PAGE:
Metabolic Stress and Lactic Acid Accumulation

The all-out efforts during the Sprint 8 intervals can induce metabolic stress and contribute to the accumulation of lactic acid in the muscles. This metabolic stress is believed to be associated with HGH release as part of the body’s compensatory response.

Growth Hormone Response to Exercise

HIIT, including the Sprint 8 protocol, has been shown to elicit a substantial growth hormone response in both trained and untrained individuals. While the precise mechanisms are not fully understood, the intensity and nature of the exercise stimulus appear to be key factors.

It’s important to note that the exact impact of the Sprint 8 protocol on HGH levels may vary among individuals and could be influenced by factors such as age, fitness level, and overall health. It’s important to ease into Sprint 8 slowly — even if you are a regular exerciser — and that you get adequate recovery between sessions; for most people doing this twice per week is plenty.

How to do Sprint 8

There’s three steps to doing the Sprint 8.

1. Choose your exercise

Choose an anaerobic exercise such as sprinting, running up stairs, running up a hill, a stationary bike, an elliptical exerciser, rowing machine, or (my favorite) an air (assault) bike, like the one shown above.

Phil Campbell says that there are many different ways you could do Sprint 8. The point is to get near  exhausted in 30 seconds or less. That’s the key. The workload needs to be sufficiently intense that after 30 seconds, you’re just praying for those last seconds to go by so you can get to the active rest phase.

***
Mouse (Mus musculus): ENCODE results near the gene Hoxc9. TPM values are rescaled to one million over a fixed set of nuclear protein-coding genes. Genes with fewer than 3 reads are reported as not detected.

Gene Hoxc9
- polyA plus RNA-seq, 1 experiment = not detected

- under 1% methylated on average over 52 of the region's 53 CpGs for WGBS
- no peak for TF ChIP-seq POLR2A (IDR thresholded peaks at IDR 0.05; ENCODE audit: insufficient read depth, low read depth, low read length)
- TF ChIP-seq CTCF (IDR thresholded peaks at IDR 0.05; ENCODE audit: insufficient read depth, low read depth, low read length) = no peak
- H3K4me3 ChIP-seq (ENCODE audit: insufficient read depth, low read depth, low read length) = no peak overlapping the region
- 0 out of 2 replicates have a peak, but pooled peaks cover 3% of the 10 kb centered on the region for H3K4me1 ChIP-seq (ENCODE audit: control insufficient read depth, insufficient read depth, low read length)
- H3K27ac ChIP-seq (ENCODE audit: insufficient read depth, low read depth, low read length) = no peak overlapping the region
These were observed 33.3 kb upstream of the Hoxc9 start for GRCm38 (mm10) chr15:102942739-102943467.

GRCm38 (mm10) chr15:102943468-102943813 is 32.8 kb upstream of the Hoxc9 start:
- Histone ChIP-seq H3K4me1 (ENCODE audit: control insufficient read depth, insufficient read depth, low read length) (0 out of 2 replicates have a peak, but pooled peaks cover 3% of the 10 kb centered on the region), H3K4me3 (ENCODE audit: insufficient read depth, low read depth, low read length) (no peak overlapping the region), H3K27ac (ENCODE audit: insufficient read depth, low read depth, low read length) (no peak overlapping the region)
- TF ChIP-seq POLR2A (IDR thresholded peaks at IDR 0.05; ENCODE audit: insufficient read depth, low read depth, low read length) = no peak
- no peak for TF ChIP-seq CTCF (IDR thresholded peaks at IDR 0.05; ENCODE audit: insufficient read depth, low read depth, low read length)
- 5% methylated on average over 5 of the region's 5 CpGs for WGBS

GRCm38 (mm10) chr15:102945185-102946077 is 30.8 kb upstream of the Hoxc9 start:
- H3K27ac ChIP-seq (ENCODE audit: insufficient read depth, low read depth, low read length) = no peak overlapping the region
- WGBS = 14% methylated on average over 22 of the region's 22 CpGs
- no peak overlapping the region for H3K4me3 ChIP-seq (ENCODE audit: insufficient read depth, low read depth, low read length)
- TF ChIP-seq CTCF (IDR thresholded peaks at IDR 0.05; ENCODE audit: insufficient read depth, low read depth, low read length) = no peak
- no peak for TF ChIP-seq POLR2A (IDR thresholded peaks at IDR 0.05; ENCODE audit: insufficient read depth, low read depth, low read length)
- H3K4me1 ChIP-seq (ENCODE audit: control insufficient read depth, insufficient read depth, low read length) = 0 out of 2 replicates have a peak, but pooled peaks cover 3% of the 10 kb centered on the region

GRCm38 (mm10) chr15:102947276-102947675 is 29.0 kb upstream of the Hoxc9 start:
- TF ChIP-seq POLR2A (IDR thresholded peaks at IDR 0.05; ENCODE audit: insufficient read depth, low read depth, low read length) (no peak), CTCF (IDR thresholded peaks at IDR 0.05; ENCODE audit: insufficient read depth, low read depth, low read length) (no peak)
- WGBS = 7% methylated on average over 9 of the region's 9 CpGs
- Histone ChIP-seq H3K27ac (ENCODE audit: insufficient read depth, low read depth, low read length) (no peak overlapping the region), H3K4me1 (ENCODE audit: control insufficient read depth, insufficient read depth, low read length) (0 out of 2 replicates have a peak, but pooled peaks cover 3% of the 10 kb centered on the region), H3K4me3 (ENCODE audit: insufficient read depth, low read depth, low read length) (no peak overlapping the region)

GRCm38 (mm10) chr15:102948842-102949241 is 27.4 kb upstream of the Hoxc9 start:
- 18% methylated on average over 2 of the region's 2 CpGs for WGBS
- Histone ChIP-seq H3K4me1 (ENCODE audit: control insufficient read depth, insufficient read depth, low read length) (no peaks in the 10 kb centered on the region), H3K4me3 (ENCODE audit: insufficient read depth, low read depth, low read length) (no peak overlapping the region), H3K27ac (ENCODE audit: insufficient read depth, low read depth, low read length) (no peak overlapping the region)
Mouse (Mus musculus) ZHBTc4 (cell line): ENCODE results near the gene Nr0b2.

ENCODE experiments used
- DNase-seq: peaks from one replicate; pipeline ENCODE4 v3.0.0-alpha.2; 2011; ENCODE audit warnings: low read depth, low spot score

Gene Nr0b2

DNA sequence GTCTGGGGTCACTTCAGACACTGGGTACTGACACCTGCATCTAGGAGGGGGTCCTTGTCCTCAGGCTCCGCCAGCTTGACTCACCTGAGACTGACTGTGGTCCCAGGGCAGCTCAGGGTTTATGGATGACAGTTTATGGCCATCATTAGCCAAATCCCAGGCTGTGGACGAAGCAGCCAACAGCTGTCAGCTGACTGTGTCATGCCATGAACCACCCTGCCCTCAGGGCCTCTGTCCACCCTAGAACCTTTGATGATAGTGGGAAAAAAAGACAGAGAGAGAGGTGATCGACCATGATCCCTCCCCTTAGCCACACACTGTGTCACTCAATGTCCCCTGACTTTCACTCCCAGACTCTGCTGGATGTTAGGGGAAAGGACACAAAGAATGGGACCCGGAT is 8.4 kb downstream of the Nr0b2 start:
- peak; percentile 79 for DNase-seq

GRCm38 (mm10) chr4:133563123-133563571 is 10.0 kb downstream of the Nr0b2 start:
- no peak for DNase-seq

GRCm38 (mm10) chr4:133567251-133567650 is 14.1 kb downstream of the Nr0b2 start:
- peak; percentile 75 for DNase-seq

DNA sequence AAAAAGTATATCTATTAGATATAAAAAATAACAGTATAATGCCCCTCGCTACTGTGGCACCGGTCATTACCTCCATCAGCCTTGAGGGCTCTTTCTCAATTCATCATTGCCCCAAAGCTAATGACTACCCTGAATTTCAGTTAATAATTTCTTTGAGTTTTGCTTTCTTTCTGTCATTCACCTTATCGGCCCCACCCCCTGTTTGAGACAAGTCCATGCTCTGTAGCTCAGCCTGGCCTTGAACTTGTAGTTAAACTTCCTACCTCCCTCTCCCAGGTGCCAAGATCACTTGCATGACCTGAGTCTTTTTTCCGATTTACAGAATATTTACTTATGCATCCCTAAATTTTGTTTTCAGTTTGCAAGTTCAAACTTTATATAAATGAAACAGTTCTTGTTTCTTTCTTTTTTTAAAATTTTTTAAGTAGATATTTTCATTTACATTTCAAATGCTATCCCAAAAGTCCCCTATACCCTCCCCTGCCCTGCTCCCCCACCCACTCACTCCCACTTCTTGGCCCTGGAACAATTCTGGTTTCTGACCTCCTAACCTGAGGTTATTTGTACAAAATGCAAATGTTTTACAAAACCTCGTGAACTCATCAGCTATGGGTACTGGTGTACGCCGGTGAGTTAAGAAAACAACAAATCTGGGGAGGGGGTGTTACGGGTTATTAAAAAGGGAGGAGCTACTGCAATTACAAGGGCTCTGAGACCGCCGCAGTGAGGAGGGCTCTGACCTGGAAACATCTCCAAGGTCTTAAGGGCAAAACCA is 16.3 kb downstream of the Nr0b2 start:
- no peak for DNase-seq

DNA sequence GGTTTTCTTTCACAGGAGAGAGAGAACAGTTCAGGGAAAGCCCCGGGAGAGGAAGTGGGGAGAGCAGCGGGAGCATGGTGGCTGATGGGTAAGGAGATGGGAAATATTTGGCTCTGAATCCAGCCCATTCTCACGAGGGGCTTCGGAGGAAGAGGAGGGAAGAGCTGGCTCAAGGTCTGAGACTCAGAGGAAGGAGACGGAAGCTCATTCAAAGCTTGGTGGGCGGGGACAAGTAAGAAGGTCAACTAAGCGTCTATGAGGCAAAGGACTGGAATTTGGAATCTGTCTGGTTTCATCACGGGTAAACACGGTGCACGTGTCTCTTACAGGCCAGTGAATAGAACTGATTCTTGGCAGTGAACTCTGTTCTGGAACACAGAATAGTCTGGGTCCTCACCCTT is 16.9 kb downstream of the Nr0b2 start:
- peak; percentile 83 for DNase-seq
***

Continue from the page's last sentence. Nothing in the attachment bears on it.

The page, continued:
2. Do 8 sets, 30 seconds each

After a warm-up, do the exercise as fast/hard as you can for 30 seconds.  Then slow way down (for instance, if you’re sprinting, walk) for 90 seconds and then leap to it again for 30 seconds, and so on eight times.

Sprint 8 Protocol

Boost your human growth hormone with the Sprint 8 protocol.

3. Ingest protein

Within 30 minutes after Sprint 8 session, ingest 20 to 30 grams of protein, either a protein drink (whey is good) or food.

Spring 8 words of wisdom

Ease Into It.  You will not be able to do 8 sets right away.  If you do, you’re probably not busting enough during the 30 seconds.  Particularly if you’re past 40 years of age or have been rather sedentary, begin slowly.  After warming up, try doing the 30 seconds at half power at first.  I’m doing four at full bust and four more slowly. Doing eight, even if just two sets are hard, is a good idea so that you’ll get accustomed to the protocol.

Rest and recover.  Most of us will need at least two days of recovery.  For most of us, you will injure or exhaust yourself if you try to do BYA8 more often than every third day.

Eat protein. You’ll need to eat more protein than usual to feed your muscles during the anabolic and growth phases post exercise; otherwise you won’t build enough muscle or recover sufficiently to keep the program going. (Anabolic recovery begins about 45 minutes after exercise, and the growth phase kicks in thereafter till the next catabolic, muscle break-down, creating workout.)


Boost Your Human Growth Hormone with Sleep and Diet

Sleep and diet play crucial roles in the body’s natural production of human growth hormone (HGH). Both factors can influence HGH secretion, and optimizing sleep quality and maintaining a healthy diet can support its production.

Let’s dig into some details…

Boost your human growth hormone with sleep

Restorative sleep is essential for the body to function properly, and it plays a crucial role in the release of human growth hormone (HGH). Here are some ways that restorative sleep can boost HGH levels:

Stimulates HGH release: HGH release is stimulated by sleep, especially deep sleep or slow-wave sleep (SWS) [34][35]. Growth hormone secretion typically takes place during the first few hours after sleep onset and generally occurs during SWS [35].